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“I thought when I was younger that I wouldn’t make it to 35.”

Leka had premonitions of his heart giving up in middle age that came true when he suffered a major heart attack at the age of 35. After having two stents fitted, he’s now looking farther into the future.

I was born in Auckland in Middlemore hospital, but my parents decided to take us kids back to Tonga and that’s where I grew up. I came back to New Zealand in 2015 and everything was kind of new. I didn’t know exactly where I was, but it was good to be back home. 

One day I was working in Rangiora digging up concrete on a driveway. We had just finished up the job and I was walking towards the driver’s side of the car and my colleague was doing the paperwork. As I got to the door, I realised something wasn’t right. I just turned around and said to my mate, “I can’t see.” And that’s when I started to black out. 

It was something that I had never experienced before. I felt dizzy, I was seeing stars and my whole body was vibrating and that’s when I realised something was up. Then for a couple of seconds I couldn’t breathe. 

I can barely remember anything after that. All I can remember is that I was fighting to breathe, and I heard this voice. It was the guy that was helping me out in the back of the ambulance. I remember him telling me to try and breathe normally but I couldn’t. And I still couldn’t even see anything – I was barely aware of my surroundings. Fighting to breathe is a really difficult thing to do, it was scary.

Christchurch hospital and recovery

After that it was a complete blackout, and I can’t remember anything until I woke up. Then I was in the hospital, and it was hard because I couldn’t do anything. But I was happy to be alive.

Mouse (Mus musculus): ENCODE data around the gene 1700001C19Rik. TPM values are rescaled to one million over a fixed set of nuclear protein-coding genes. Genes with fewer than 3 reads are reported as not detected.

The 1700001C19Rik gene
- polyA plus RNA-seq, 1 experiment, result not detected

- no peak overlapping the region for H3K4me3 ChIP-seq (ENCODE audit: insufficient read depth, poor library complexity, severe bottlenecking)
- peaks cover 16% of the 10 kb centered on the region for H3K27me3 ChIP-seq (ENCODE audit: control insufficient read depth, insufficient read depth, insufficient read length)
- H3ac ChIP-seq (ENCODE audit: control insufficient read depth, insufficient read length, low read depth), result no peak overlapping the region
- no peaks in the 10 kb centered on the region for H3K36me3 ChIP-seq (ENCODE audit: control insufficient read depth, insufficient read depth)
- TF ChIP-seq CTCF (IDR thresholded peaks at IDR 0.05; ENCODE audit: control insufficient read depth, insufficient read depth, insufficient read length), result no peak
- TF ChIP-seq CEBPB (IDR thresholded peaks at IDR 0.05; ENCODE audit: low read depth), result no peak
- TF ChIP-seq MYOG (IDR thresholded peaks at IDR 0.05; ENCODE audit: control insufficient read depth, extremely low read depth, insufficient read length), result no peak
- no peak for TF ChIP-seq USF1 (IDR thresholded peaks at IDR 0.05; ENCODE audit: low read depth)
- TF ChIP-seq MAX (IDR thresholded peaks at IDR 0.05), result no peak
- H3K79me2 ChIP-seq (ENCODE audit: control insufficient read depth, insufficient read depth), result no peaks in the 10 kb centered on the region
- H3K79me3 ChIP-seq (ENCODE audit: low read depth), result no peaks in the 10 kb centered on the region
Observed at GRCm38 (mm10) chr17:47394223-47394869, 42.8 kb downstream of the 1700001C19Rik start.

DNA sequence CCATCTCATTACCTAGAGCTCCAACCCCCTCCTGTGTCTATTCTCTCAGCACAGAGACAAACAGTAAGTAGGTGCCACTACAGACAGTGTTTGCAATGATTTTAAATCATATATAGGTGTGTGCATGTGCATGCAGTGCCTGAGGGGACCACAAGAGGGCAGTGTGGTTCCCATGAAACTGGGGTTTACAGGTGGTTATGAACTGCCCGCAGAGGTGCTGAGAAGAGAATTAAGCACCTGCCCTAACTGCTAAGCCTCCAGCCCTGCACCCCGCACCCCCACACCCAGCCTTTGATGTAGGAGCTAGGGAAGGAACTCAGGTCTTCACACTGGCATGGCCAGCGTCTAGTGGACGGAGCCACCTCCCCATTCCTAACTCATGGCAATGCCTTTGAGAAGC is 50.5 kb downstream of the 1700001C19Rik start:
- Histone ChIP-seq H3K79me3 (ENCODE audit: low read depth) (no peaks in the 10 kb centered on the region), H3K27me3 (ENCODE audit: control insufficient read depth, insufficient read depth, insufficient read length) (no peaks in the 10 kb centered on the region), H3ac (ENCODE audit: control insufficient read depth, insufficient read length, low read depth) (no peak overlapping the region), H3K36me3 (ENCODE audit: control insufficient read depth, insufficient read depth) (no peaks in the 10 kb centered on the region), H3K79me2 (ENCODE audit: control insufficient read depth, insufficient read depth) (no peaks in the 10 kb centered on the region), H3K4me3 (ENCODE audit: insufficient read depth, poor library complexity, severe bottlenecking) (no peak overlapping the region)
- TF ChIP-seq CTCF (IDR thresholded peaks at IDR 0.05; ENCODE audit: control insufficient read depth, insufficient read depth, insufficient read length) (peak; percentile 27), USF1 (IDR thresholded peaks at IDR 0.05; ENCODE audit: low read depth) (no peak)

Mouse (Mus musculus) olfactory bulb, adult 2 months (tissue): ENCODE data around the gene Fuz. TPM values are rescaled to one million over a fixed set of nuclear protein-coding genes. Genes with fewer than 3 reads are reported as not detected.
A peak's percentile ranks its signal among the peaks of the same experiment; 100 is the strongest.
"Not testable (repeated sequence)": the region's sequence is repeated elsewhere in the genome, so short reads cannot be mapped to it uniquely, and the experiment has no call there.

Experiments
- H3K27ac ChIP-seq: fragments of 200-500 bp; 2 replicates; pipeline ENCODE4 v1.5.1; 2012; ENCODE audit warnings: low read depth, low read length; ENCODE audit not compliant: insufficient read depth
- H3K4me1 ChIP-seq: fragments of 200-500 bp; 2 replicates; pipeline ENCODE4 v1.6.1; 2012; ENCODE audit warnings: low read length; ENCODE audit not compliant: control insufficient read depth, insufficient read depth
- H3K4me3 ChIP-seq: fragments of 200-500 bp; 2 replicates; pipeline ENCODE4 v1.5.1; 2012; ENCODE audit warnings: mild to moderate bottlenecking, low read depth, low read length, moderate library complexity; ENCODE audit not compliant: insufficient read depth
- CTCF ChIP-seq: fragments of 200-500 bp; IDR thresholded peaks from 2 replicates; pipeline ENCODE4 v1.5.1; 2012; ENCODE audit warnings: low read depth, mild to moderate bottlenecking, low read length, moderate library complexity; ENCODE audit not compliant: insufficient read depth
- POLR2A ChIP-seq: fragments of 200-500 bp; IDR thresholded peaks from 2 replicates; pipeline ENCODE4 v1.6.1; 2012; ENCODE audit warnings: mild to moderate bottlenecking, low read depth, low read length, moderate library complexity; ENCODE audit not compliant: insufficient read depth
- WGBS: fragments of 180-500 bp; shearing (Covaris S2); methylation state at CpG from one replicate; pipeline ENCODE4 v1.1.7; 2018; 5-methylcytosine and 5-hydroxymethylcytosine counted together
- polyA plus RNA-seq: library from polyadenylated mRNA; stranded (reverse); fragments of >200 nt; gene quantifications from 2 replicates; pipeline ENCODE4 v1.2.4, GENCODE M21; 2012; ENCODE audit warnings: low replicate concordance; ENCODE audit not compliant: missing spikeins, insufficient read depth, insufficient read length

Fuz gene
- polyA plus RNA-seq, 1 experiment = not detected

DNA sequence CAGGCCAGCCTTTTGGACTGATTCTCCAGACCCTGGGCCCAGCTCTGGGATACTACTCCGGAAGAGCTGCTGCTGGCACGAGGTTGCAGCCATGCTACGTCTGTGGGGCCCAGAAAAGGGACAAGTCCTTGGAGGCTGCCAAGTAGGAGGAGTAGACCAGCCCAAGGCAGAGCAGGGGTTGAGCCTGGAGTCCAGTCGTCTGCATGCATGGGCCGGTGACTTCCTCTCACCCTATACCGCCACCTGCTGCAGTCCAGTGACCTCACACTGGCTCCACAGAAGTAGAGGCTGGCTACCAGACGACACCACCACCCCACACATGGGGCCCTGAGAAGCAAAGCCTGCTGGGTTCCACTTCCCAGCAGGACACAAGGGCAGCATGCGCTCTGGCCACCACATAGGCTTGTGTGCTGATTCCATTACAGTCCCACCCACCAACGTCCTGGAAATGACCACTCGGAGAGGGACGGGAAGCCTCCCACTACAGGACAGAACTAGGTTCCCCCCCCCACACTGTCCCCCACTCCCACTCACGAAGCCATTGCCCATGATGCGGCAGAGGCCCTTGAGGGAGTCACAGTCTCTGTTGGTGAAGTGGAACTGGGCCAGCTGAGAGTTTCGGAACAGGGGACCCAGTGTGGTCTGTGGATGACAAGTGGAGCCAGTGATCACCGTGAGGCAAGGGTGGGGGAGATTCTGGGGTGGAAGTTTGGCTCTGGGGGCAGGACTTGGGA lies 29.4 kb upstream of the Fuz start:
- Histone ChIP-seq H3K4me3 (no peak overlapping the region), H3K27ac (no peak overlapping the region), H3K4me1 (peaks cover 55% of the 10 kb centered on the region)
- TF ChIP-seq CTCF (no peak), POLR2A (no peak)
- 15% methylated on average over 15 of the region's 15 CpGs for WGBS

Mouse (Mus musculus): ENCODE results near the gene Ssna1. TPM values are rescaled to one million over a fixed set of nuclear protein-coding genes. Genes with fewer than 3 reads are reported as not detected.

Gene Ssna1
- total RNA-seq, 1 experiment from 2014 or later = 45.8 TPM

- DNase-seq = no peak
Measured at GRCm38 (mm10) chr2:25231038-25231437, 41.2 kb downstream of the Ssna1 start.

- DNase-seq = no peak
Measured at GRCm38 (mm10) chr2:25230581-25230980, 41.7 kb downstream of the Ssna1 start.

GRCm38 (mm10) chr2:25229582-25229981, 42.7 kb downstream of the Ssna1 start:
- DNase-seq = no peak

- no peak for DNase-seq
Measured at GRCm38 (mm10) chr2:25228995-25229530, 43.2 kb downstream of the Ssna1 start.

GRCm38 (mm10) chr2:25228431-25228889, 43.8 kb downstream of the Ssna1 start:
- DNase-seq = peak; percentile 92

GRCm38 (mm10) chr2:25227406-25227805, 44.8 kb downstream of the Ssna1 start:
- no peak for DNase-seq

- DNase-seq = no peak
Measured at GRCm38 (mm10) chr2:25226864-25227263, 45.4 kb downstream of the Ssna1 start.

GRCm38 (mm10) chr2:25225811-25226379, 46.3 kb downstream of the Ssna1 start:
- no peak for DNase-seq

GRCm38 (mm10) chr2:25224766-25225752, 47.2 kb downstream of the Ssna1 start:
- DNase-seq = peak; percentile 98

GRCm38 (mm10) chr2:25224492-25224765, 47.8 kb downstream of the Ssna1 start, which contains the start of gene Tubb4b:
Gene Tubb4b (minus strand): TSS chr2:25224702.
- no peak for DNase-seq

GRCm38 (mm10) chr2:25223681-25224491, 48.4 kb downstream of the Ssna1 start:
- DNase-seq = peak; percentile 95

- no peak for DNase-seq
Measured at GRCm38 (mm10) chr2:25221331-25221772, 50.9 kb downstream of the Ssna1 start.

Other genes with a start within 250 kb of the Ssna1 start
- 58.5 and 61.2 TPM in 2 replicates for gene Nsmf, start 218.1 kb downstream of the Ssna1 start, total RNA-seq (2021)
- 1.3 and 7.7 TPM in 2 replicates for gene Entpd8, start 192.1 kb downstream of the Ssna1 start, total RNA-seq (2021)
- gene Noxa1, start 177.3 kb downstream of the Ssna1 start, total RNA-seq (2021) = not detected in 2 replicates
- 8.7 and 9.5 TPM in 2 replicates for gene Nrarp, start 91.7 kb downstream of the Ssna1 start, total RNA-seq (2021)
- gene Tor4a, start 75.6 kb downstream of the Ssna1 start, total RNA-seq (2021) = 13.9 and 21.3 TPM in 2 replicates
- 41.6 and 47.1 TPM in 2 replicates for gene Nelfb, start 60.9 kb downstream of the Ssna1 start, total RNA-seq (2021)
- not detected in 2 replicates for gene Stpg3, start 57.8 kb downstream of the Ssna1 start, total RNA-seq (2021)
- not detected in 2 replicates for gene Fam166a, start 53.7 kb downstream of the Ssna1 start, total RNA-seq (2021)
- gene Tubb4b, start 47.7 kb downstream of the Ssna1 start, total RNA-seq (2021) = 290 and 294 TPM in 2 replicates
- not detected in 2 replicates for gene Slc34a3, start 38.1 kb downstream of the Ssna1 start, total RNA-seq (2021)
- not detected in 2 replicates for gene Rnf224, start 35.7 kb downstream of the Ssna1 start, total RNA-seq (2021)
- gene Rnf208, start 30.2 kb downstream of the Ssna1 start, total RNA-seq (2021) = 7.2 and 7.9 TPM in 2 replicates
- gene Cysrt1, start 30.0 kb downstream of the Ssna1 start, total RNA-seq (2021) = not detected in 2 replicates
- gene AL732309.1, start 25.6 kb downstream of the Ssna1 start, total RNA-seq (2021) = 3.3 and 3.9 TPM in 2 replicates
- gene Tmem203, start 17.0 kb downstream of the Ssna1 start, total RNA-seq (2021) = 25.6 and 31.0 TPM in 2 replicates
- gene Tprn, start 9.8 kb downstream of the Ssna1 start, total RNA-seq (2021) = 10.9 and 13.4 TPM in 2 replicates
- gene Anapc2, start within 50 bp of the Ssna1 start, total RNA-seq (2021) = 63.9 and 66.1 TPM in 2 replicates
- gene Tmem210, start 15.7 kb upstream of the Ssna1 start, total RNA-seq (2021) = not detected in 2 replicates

As I woke up in Christchurch hospital my wife was there by my side crying and shaking. But at the time I didn’t really understand what a heart attack was, so when I saw her crying and shaking, I was like, “I’m good, right?”

I wasn’t too emotional because I didn’t understand what had happened to me and that made things easier for me, but my wife was freaking out. She was not good that day. I was just working and doing my job and I didn’t even know I’d had a heart attack. It was only when I was fully awake in the hospital when the doctor was telling my wife that he believed I’d had a big heart attack that I found out it was a big deal.

They gave me some stents and then explained to me how they did it. I was in the hospital for a week because they wanted to make sure they could explain everything to me so I could understand how bad a heart attack really was – because for me it was just another day. I felt bad for my wife because she understood, so I was trying to calm her down, but I didn’t understand it. So, for me it was just like, “Oh, everything is alright, I didn’t die.” But now I do understand how bad a heart attack really is and that it can kill you. 

Family history of heart issues